Friday, January 4, 2013

The Poor Get Screwed ... Again

This post should be short, as the graph speaks for itself.

Congress just passed, and Obama just signed, the "American Taxpayer Relief Act of 2012" (aka "ATRA").

Since Obama won the election, we know that ATRA shifted the federal tax burden from working people towards the top 2%. Right?


The percentage increase, by household income group, of federal tax burden, from last year to this year:

As expected, everyone's taxes went up. But the poor got hit with a 120.9% tax hike.

Before the comment section fills up, I do realize that those earning $500,000 pay more taxes in terms of absolute value than someone earning $20,000. (In fact, I used to be a Republican).

For example, a family earning $20,000 that had a $2,000 federal tax bill could see their taxes go up to $4,418 -- an increase of $2,418.

Meanwhile, a young stock trader making $500,000 on Wall Street might see his federal taxes go from $75,000 to $77,850 -- an increase of $2,850.

$2,850 is bigger than $2,418. Therefore, Congress is soaking the rich! Your logic is impeccable. Now go fuck yourself.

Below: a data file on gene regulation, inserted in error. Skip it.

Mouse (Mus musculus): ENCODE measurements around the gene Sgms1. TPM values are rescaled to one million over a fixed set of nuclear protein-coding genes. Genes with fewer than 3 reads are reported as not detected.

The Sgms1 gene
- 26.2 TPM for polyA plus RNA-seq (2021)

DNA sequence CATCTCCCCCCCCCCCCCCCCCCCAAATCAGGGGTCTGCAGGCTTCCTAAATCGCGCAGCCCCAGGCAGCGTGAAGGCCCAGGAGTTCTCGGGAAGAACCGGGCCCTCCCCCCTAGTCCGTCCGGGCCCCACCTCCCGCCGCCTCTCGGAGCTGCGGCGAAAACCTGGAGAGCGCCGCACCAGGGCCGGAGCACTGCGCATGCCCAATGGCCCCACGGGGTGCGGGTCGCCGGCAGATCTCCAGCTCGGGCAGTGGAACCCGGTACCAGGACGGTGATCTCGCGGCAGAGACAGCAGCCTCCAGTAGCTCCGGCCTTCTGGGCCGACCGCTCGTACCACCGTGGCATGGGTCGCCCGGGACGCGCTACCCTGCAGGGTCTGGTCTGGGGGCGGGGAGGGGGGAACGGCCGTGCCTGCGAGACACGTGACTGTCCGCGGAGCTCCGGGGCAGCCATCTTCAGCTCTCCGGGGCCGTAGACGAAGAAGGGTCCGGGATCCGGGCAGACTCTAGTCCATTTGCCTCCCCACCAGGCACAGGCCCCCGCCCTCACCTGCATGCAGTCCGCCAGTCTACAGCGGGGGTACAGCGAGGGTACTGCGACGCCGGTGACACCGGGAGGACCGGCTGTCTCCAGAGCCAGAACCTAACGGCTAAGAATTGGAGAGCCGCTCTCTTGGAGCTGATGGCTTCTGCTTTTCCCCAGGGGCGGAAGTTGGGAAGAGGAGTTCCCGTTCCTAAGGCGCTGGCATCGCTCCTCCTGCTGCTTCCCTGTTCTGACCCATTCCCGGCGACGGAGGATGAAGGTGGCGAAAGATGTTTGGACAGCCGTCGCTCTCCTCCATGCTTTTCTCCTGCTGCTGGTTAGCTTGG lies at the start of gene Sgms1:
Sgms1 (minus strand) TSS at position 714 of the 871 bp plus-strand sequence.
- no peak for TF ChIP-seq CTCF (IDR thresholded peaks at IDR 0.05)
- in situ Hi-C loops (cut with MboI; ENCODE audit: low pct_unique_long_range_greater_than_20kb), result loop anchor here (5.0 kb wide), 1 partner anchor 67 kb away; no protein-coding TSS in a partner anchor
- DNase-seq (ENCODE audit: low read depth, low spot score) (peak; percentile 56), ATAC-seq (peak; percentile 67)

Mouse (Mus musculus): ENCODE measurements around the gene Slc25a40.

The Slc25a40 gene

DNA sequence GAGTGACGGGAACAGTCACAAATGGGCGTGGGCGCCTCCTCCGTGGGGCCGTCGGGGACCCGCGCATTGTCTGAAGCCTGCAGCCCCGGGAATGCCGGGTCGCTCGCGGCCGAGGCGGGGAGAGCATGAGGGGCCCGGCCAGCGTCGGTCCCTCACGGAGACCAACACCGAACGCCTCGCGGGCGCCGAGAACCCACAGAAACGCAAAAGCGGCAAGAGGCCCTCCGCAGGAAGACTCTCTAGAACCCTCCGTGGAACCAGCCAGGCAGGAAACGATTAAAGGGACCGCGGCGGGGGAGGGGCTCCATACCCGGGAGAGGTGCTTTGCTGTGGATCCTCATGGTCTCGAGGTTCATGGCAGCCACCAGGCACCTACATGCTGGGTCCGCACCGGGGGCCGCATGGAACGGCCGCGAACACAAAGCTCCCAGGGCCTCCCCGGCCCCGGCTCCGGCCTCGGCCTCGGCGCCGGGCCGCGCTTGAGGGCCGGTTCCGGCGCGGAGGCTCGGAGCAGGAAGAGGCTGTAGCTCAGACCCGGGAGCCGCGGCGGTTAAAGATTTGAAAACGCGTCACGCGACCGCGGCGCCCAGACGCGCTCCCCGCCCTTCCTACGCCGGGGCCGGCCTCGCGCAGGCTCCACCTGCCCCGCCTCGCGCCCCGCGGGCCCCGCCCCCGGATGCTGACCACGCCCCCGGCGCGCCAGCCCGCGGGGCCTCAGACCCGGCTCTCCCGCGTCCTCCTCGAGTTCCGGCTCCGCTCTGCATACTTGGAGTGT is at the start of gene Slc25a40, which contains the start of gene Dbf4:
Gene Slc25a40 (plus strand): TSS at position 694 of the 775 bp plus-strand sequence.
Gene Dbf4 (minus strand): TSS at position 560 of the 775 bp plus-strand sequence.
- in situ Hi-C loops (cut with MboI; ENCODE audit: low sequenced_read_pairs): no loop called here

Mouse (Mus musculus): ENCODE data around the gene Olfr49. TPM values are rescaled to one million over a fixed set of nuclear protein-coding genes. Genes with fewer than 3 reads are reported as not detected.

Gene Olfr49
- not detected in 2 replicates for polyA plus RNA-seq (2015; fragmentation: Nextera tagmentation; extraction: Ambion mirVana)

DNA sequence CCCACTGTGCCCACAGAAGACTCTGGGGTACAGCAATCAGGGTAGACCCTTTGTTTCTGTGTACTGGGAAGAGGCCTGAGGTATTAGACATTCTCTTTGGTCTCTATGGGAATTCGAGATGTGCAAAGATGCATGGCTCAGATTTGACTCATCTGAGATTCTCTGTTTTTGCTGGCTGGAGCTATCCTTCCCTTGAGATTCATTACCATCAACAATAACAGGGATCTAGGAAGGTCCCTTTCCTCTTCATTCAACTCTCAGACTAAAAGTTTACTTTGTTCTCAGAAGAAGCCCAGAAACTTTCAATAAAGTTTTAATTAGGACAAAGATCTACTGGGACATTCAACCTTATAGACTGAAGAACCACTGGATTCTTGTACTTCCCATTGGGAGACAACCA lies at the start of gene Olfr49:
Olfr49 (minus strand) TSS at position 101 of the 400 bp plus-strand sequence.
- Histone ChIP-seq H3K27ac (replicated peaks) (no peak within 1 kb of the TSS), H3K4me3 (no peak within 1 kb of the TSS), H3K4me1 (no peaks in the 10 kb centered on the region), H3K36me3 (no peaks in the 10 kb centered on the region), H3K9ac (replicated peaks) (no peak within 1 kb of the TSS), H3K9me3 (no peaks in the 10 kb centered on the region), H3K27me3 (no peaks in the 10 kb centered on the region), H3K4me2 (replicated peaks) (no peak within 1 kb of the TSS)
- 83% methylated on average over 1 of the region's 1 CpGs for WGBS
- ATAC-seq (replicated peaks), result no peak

Seriously, which family can better absorb a big tax hike?

As the poor already pay much more in taxes as a share of their income, this is horrible news for those families hit hardest by the recession.

Mitt Romney famously said: "I'm not concerned about the very poor."

It appears that Obama and Congress feel the same way.

Source: Tax Policy Center


Anonymous said...

Eep.Scary! Is Wikipedia wrong on this and/or am I just reading it wrong?

"Marginal income and capital gains tax rates would increase relative to their 2012 levels for those with annual income over $400,000 for individuals and $450,000 for couples, but the rates below these levels would remain at their 2012 levels. The income rate would increase from 35% to 39.6%"

Seems like the dude making 500k would pay 198k in taxes now instead of 175k last year, a difference of 23k

Clay said...

Wikipedia is right, but that's not the whole story. ATRA also "fixed" the AMT (i.e. reduced taxes for high earners) and included a huge capital gains tax cut.

If the dude making $500K did it all by trading stocks, he's only paying 15% instead of 39.6%.

I assume the Tax Policy Center has decent data regarding the different types of income that tend to occur in different income groups.

A surgeon earning $500K is different than a day-trader earning $500K which is different from someone making $500K by selling their business.

Of course, these are all just projections. If the stock market plummets, capital gains income goes down, thus shifting the balance between "normal income" and capital gains.

You can read the fine print here: